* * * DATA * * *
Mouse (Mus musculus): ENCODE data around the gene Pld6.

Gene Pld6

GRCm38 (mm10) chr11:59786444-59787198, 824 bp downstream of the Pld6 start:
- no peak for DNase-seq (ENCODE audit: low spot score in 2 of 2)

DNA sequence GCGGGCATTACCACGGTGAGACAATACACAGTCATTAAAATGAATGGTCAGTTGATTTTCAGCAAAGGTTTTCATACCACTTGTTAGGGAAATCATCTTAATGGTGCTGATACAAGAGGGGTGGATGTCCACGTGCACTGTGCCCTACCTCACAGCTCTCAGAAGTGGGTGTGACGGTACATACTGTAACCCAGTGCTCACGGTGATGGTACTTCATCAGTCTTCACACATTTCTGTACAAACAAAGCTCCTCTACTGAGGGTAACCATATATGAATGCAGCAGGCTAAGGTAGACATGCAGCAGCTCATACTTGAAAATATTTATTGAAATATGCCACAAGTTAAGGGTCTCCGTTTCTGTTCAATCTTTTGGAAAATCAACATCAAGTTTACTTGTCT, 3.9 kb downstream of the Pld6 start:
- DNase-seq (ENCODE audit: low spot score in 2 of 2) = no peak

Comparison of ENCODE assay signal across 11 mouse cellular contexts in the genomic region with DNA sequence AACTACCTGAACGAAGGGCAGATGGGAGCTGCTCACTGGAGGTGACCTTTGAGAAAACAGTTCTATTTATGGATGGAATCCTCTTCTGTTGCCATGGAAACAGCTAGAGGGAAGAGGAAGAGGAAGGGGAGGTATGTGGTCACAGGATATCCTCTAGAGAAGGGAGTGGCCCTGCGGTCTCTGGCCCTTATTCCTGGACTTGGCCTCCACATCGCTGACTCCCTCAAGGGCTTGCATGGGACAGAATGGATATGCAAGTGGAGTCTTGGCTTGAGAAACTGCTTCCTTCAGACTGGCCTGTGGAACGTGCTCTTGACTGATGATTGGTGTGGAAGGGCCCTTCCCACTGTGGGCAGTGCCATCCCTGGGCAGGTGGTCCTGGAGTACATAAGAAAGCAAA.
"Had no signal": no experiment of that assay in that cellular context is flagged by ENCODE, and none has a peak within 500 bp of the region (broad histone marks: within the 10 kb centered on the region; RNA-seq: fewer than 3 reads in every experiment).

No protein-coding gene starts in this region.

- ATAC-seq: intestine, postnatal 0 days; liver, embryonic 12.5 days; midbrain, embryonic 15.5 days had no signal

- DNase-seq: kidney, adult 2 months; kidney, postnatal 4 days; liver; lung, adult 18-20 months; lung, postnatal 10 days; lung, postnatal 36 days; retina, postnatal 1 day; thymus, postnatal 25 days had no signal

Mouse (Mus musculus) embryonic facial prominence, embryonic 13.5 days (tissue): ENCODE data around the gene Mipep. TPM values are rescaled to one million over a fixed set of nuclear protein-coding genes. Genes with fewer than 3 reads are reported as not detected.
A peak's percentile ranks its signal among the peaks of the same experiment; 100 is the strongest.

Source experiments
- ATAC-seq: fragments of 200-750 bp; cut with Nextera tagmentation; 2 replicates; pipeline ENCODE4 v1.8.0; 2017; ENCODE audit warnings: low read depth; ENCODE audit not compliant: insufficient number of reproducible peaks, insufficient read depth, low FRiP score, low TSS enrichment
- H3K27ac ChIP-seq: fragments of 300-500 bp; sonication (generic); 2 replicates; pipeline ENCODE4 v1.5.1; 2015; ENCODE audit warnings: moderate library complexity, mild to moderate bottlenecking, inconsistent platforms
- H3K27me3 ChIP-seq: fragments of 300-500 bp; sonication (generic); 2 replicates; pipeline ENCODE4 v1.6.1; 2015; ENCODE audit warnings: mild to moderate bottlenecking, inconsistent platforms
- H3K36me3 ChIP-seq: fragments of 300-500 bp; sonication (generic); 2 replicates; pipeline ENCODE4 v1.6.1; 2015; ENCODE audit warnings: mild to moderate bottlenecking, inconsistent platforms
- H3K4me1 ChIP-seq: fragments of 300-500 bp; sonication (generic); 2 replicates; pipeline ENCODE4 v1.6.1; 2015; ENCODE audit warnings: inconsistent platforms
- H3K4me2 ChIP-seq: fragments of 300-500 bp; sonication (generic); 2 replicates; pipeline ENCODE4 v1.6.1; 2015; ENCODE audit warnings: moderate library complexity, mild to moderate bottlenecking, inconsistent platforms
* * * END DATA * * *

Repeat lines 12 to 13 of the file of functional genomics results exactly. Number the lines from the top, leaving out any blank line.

Mouse (Mus musculus) embryonic facial prominence, embryonic 13.5 days (tissue): ENCODE data around the gene Mipep. TPM values are rescaled to one million over a fixed set of nuclear protein-coding genes. Genes with fewer than 3 reads are reported as not detected.
A peak's percentile ranks its signal among the peaks of the same experiment; 100 is the strongest.